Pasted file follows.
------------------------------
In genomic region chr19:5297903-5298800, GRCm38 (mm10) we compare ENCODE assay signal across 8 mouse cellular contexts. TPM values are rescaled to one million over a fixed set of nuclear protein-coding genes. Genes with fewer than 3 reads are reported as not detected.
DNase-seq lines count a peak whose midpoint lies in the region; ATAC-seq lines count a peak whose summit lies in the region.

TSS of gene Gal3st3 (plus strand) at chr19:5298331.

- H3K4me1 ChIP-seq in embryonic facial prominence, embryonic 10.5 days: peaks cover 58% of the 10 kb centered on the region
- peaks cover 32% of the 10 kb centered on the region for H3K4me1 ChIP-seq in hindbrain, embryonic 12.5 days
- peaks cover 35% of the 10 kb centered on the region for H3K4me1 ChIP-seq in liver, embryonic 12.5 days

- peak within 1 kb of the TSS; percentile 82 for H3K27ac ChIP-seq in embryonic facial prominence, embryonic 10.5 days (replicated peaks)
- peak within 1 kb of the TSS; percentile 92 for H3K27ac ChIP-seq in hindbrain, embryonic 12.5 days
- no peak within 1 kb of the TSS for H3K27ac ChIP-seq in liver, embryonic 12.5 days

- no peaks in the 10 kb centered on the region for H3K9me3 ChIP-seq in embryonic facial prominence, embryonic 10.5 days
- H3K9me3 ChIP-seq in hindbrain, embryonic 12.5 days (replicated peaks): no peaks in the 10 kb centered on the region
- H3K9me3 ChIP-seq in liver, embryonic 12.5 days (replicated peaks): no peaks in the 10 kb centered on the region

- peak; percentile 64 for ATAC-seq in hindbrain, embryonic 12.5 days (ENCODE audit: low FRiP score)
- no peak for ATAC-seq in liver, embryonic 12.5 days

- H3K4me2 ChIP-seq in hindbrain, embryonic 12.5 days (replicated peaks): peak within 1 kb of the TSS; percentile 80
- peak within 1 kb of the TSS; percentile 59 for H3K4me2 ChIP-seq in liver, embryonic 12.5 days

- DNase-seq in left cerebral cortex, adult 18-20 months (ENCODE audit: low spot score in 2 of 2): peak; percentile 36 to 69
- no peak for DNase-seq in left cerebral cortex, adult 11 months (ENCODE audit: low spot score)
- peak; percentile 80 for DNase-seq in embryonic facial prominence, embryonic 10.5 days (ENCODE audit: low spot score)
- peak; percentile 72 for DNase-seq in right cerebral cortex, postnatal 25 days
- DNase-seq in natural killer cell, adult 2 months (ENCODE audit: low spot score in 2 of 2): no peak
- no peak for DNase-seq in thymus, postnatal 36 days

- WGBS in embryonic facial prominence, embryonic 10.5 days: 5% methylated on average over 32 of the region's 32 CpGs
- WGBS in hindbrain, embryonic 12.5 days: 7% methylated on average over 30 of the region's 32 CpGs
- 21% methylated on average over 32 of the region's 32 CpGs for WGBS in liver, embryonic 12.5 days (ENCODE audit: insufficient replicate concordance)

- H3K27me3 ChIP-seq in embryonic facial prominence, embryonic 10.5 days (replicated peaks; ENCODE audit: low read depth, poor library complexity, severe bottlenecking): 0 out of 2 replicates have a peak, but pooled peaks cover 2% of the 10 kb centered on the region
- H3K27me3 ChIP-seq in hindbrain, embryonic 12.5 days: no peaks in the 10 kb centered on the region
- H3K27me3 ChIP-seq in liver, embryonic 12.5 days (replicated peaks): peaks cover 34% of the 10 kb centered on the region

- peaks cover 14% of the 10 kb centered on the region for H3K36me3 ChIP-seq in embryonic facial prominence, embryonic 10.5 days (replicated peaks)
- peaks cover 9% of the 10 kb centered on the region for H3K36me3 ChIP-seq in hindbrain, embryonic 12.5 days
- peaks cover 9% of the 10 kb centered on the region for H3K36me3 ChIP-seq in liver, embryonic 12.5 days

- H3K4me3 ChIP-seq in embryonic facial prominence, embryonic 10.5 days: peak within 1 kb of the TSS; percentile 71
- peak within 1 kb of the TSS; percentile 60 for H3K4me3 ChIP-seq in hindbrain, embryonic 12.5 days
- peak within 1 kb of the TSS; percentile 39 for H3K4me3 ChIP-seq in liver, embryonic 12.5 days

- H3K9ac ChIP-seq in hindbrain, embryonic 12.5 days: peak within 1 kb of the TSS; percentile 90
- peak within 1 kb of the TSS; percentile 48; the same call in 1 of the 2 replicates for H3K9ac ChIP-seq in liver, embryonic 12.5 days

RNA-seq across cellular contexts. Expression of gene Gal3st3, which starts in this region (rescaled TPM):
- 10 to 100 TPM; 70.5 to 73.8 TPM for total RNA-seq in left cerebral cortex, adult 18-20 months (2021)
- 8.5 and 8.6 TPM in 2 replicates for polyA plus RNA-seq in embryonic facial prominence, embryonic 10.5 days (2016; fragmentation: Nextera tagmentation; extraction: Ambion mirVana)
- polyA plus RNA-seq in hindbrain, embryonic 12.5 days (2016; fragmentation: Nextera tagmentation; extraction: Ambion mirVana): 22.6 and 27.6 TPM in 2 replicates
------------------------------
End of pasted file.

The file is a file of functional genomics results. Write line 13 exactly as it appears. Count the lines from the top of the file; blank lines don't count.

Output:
- peak; percentile 64 for ATAC-seq in hindbrain, embryonic 12.5 days (ENCODE audit: low FRiP score)